Topic: Wallawalla

Chief Joseph 1877

Biography of Chief Joseph – Nez Percé

Chief Joseph. Hinmaton-yalatkit. The leader of the Nez Percé in the hostilities of 1877. His mother was a Nez Percé, his father a Cayuse, who re­ceived the name Joseph from his teacher, the missionary Spalding, who was with Dr. A. Whitman and who went to the Idaho country in the late thirties of the 19th century. Chief Joseph’s native name was Hinmaton-yalatkit (Hinmaton, `thunder’; yalatkit, ‘coming from the water up over the land.’ – Miss McBeth), but both he and his brother Ollicot were often called Joseph, as if it were a family name. Joseph was a man of fine presence and impressive features, and was one of the most remarkable Indians within the borders of the Union.

Reckoning with the Palouse and Walla Walla

Headquarters Expedition Against Northern Indians, Camp on the Ned-whauld (Lahtoo) River, W. T., September 25, 1858 Sir: Yesterday I sent Brevet Major Grier with three troops of dragoons to Colonel Steptoe’s battleground, twelve miles south of this place. The major has this moment returned, bringing with him the remains of Captain Taylor and Lieutenant Gaston, …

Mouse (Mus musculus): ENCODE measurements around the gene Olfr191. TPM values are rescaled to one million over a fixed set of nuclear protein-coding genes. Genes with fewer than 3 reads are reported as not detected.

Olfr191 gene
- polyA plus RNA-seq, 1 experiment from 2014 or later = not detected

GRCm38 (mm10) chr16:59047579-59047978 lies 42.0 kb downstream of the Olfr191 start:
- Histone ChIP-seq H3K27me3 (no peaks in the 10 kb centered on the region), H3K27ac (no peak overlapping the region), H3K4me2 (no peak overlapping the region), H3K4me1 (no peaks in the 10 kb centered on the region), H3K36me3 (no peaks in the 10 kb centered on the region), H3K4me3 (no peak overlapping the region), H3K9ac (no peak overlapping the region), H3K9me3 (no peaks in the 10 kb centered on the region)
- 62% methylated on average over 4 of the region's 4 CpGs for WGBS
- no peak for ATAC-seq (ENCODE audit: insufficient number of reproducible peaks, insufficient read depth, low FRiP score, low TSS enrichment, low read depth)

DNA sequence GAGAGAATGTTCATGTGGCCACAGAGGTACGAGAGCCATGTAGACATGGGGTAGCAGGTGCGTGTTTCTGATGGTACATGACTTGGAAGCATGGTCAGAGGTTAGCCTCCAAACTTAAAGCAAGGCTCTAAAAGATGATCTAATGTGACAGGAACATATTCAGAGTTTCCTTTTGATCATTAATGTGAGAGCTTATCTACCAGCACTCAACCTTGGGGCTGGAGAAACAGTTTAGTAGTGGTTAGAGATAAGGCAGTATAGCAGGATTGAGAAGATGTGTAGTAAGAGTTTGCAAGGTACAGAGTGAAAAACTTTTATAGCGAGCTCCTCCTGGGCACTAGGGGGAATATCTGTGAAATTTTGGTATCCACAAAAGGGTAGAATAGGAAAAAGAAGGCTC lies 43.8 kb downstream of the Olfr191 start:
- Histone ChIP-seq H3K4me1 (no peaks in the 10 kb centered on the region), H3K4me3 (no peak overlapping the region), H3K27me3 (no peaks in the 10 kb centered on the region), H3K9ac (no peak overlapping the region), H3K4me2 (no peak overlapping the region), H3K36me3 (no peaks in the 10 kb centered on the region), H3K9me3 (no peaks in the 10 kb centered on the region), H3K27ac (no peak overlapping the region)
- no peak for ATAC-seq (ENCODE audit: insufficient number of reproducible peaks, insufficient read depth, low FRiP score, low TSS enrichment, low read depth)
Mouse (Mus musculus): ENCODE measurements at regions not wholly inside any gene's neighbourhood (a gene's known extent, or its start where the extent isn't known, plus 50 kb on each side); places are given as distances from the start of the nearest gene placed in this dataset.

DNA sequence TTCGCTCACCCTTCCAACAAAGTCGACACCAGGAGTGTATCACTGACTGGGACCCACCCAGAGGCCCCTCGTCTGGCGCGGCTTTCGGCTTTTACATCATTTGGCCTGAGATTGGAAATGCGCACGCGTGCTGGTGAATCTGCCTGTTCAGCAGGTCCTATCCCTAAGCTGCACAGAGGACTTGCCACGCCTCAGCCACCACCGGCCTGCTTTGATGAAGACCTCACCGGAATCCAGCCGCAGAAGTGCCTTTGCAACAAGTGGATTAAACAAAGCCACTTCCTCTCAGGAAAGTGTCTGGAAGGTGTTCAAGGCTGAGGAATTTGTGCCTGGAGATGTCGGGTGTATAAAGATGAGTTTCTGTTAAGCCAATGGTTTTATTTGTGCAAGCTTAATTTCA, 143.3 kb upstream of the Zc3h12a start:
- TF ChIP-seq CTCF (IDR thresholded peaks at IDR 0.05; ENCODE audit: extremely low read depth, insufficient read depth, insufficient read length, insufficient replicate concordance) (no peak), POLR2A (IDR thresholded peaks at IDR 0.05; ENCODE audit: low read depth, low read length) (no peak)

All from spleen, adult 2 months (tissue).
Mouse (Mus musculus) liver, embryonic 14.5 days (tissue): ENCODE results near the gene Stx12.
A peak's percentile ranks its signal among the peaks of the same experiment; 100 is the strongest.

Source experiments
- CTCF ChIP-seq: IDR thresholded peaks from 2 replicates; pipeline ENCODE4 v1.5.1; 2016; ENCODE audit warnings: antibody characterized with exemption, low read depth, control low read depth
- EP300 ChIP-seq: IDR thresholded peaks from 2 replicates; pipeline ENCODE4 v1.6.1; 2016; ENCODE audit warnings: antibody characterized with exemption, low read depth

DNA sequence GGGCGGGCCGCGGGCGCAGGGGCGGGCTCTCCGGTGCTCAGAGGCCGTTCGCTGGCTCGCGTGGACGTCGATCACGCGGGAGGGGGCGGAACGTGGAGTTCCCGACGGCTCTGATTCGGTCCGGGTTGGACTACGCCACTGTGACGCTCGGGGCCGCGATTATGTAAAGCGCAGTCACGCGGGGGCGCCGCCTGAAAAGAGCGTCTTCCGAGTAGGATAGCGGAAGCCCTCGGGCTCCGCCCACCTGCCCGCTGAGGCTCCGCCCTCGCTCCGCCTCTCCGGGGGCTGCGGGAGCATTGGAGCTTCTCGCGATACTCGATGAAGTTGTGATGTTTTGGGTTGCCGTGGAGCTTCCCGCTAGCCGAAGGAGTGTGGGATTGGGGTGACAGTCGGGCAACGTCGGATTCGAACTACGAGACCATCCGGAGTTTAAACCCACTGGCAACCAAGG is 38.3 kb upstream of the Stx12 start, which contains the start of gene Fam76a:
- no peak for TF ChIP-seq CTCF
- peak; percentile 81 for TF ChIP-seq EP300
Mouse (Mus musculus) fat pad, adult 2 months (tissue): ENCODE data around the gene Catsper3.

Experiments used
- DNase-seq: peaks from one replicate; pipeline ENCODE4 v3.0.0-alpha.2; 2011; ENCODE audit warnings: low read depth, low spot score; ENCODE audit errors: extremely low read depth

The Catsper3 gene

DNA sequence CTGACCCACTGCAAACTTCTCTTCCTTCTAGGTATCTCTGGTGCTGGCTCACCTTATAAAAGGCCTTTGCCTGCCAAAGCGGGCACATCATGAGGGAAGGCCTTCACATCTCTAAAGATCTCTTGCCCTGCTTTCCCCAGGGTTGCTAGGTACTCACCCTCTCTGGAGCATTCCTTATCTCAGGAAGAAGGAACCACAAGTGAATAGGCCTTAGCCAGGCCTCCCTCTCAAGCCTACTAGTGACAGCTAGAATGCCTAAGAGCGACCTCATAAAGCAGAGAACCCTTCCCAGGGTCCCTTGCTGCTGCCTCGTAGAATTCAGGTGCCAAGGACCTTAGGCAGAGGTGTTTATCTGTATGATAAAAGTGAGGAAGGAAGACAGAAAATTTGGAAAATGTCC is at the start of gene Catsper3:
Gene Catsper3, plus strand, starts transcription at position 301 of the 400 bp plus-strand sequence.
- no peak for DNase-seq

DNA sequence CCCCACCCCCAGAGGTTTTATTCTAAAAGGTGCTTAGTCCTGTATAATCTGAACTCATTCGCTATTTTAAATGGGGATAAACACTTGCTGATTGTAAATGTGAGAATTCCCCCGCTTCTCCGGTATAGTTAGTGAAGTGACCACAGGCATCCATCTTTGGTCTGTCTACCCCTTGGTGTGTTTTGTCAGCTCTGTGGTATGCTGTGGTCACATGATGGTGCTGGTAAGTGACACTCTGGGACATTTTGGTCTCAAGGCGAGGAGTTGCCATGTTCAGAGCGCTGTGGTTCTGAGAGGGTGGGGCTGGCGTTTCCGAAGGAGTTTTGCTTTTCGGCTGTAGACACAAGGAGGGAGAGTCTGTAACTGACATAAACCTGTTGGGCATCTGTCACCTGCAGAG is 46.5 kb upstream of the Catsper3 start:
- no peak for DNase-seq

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Wallawalla Indians

Wallawalla Indians were located on the lower Wallawalla River, except perhaps for an area around Whitman occupied by Cayuse, and a short span along the Columbia and Snake Rivers near their junction, in Washington and Oregon. They are now on Umatilla Reservation, Oregon.

Wallawalla Tribe

Wallawalla Indians (‘little river’). A Shahaptian tribe formerly living on lower Walla Walla river and along the east bank of the Columbia from Snake river nearly to the Umatilla in Washington and Oregon. While a distinct dialect, their language is closely related to the Nez Percé. Their number was estimated by Lewis and Clark as …

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